Dear Lefty Media: Democrats Are Still Unpopular in the Suburbs

In this Friday Oct. 28, 2016 photo, yard signs are seen in Alton, N.H. Campaign signs have been a thing since the early 1800s, and in this extra-raucous U.S. election cycle, they've certainly proliferated. Political scientists question the effectiveness of yard signs, at least in presidential politics. But that hasn't stopped Americans from displaying their politics on their lawns. (AP Photo/Jim Cole)

Why is it that every time the Democrats suffer a defeat, the media rushes to their aid, giving us the “it’s merely a flesh wound!” prognosis, and telling us here’s how the GOP is actually going to have its clocked cleaned any minute now. Any minute.


So it is with this well-written, well-researched, and wrong piece from Politico Magazine, titled: “The GOP’s Suburban Nightmare.”

Giving credit where it’s due, this writer does his homework in attempting to craft a convincing argument that Trump’s poor(er than Reagan) showing in suburban America is a sign of the impending doom of the GOP — even as early as the 2018 midterms.

It’s a good piece from the perspective of: it’s readable, engaging, has lots of interesting information, etc. It’s a fun read. It’s just wrong.

And here’s how I know.

It uses Atlanta and the Ossoff/Handel race as its jumping off point, making the fast argument that Trump only barely beat Hillary Clinton in the suburbs during the 2016 election. 49% to her 45%, the article says. Then it says this:

Karen Handel’s Georgia special-election victory Tuesday enabled the GOP to kick the can down the road, but not for long. The same Atlanta suburbs that once produced Republicans like Newt Gingrich voted for Clinton in November. They followed up a few months later by nearly sending a 30-year-old, first-time Democratic candidate to Congress. Republicans may be gloating now, but it’s an ominous sign for the 2018 midterm elections, when control of the House is likely to hinge on roughly two or three dozen suburban districts currently held by the GOP.


“Nearly.” I’m from Atlanta and we have a saying in the South: almost only counts in horseshoes and hand grenades.

But this writer is convinced that almost winning is somehow indicative of the Democrats finally making some headway into the hearts and minds of American voters.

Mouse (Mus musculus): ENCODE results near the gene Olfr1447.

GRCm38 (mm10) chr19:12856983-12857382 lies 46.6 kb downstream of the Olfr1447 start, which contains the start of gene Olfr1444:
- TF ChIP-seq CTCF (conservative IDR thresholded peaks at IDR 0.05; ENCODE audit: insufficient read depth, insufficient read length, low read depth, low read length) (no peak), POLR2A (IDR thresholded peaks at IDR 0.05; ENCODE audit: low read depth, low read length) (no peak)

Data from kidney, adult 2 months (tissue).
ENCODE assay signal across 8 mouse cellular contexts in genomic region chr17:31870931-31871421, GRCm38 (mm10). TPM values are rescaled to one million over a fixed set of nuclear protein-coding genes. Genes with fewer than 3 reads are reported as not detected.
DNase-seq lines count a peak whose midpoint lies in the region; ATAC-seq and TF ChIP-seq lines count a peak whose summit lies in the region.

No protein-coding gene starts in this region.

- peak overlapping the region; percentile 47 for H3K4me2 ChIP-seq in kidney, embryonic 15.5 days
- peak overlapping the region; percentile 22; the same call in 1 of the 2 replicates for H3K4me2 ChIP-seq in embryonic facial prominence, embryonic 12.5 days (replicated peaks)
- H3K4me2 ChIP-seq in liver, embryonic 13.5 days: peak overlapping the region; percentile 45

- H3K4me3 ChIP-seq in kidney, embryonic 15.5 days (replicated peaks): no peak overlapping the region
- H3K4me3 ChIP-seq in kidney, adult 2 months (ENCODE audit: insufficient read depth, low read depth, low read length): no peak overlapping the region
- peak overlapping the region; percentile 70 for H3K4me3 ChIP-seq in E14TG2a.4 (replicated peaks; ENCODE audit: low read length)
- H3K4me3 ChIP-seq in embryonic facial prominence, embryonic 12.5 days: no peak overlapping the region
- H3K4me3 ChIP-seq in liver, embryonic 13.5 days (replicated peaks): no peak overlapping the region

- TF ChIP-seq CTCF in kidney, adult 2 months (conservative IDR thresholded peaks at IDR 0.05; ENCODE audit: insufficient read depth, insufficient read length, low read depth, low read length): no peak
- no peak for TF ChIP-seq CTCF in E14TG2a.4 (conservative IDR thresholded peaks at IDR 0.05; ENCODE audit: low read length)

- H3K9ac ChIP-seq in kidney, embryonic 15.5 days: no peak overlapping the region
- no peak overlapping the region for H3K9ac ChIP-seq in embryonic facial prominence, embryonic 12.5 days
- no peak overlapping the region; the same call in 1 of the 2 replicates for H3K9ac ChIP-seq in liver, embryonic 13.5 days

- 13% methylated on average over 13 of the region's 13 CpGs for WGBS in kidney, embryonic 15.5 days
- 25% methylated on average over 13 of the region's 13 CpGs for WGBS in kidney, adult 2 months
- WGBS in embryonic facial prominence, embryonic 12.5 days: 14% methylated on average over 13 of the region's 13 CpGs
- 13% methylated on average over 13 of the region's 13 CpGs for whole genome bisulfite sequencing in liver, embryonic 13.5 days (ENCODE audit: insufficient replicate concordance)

Did you forget about the last 8 years where Democrats had the podium from which to command the attention of the nation and convince them? I mean if you can’t do it in 8 years, maybe your ideas aren’t that good.

And that’s pretty much where this ends. When the GOP lost with Romney in 2012 we went to WAR with each other (one that is still ongoing) and that led to the handwringing and gradual acceptance of Donald Trump as the head of the party. We reflected on what we were doing, we compromised, we debated, we cried, and we carried on.

And we won.

Why is it that when Democrats lose, they can’t seem to find the strength and humility to reflect on their own platforms and figure out what works and what should be shelved (ahem, a weird love of socialism) in order to win again? It’s always something else’s fault. Which actually factors into that whole victim fetish they have.

And if you need proof that this is what they do, these two paragraphs from the Politico piece sum it up nicely:


The American Communities Project, which has developed a typology of counties, calls these kinds of wealthier and more diverse places “urban suburbs.” According to the ACP designation, there are 106 counties—with a combined population of 66.5 million—that include the near-in suburbs of most major cities and display many big-city characteristics. In 2016, Trump lost 89 of them. That’s a dramatic departure from Ronald Reagan’s 1984 performance in those places—he won 92 of those 106, including white-collar Oakland County outside Detroit; Long Island’s Nassau County; Chicagoland’s DuPage County; and Riverside and San Bernardino counties in southern California. All of them are bigger than most major cities.

What happened in between Reagan and Trump? These suburbs gradually came into political alignment with their neighboring cities, moving the longtime antagonists toward something like a metropolitan alliance. At roughly the same time, the GOP largely gave up on competing among minorities and in the most densely populated areas.

Except everything about those two paragraphs is completely and utterly wrong. I’m from the district in question in Atlanta and I can tell you that the district is not homogenous — the north part (the traditional suburb or “outside 285” as we say in Atlanta) of the district is very, very red, the south part (closer to downtown Atlanta or “inside 285”) is very, very blue.


Kinda blows apart the notion that the suburbs are coming into alignment with their urban neighbors.

I guess what I’m saying is, if you’re going to shill for a party and an ideology, media outlets, make sure your prima facie argument is correct.

And anyway, you might want to check with other thought leaders on the subject like Amy Walter at The Cook Political Report, who said the following:

Republicans see Pelosi as the gift that keeps on giving. Universally known and deeply disliked and distrusted among GOP voters, she’s an easy and reliable foil. Said one long-time House GOP strategist to me in the wake of the Republican victory in Georgia: “I’d put Pelosi up anytime against any issue because it is so hardened in voters’ minds what [she] stands for—what she means for America—and it is totally out of sync with suburban, economic-driven voters.”

Doesn’t sound like she thinks the current Progressivism so favored by modern Democrats is very popular in suburbia at all.


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